If so, the remaining question for reflection is: what would it take to overcome these obstacles? The election of a Labour UK government? Scottish independence? Or, is there some other way to make it happen in the current context?

See also:

What does it take to turn scientific evidence into policy? Lessons for illegal drugs from tobacco

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Filed under agenda setting, Evidence Based Policymaking (EBPM), Prevention policy, Public health, public policy, Scottish independence, Scottish politics, tobacco policy, UK politics and policy

We are recruiting a lecturer in International Politics at the University of Stirling

Update 16.6.22 The panel received 87 applications, with around 25 applicants having substantial track records in teaching and research. As such, around 20 people did not make the shortlist despite being appointable at our grade 7 or 8 level. We also received applications from many early career applicants who showed great future potential but were relatively unable to show how they would ‘hit the ground running’ in terms of this particular post. In that context, not making the shortlist is primarily a sign of the competitiveness of the field at this level.

‘The Division of History, Heritage and Politics wishes to appoint a suitably qualified and experienced Grade 7/8 Lecturer in International Politics. International Politics is a core element of our interdisciplinary research in relation to politics, including human rights and justice, and policy, including climate change, energy, security, resource conflict, and health. The appointee will pursue a programme of research, including research outputs and funding applications, in that context. We are open to applicants with regional specialisms (such as European or Asian politics). We also welcome a critical focus on gendered and racialised dimensions of international politics’.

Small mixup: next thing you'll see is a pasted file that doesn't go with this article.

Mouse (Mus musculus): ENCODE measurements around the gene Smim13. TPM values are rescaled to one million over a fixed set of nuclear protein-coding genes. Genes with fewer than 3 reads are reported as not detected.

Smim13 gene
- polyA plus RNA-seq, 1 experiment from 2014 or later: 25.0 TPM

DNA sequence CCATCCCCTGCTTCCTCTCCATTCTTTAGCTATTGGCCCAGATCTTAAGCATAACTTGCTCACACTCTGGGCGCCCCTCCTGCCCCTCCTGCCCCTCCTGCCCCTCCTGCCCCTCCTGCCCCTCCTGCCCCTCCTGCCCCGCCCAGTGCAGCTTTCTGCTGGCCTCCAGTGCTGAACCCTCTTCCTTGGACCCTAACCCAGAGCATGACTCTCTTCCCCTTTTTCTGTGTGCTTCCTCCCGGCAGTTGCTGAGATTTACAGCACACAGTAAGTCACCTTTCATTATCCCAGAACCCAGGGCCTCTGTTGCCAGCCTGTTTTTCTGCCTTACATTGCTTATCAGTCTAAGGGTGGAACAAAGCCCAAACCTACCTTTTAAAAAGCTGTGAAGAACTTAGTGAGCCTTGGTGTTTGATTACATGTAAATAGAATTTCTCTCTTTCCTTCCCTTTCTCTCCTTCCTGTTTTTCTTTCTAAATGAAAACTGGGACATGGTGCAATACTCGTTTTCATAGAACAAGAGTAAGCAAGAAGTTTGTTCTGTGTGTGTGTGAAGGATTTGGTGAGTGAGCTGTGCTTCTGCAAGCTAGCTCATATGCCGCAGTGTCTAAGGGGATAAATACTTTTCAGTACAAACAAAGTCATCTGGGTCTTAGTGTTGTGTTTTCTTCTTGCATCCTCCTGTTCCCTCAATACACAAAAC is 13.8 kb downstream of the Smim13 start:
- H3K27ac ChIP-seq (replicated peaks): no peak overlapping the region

Please see our Vacancy page for the full details: https://www.stir.ac.uk/about/work-at-stirling/list/details/?jobId=3088&jobTitle=Lecturer%20in%20International%20Politics

I am one of the pre-interview contacts and these are my personal thoughts on that process, which blend background information and some helpful advice. These notes are also there to address a potentially major imbalance in the informal side to recruitment: if you do not have the contacts and networks that help give you the confidence to seek information (on the things not mentioned in the further particulars), here is the next best thing: the information I would otherwise give you on the phone. This approach is also handy under the current circumstances, in which (a) the vacancy will run for a short period (28 days, with a deadline of 7th June, and interviews on 20th June), because (b) we need someone to start in September.

Here are some general tips on the application and interview processes.

The application process:

  • At this stage, the main documents are the CV and the cover letter.
  • You should keep the cover letter short to show your skills at concise writing (I suggest 1-page). Focus on what you can offer the Division specifically, given the nature of our call and further particulars.
  • Lecturers will be competing with many people who have completed a PhD and have some publications – so what makes your CV stand out?
  • We take teaching very seriously. Within our division, we plan an overall curriculum together, discuss regularly if it is working, and come to agreements about how to teach and assess work. We pride ourselves on being a small and friendly bunch of people, open to regular student contact and, for example, committed to meaningful and regular feedback.
  • You might think generally about how you would contribute to teaching and learning in that context. In particular, you should think about how, for example, you would deliver large undergraduate modules (in which you may only be an expert on some of the material) as well as the smaller, more specialist and advanced, modules closer to your expertise. However, please also note that your main initial contribution is specific: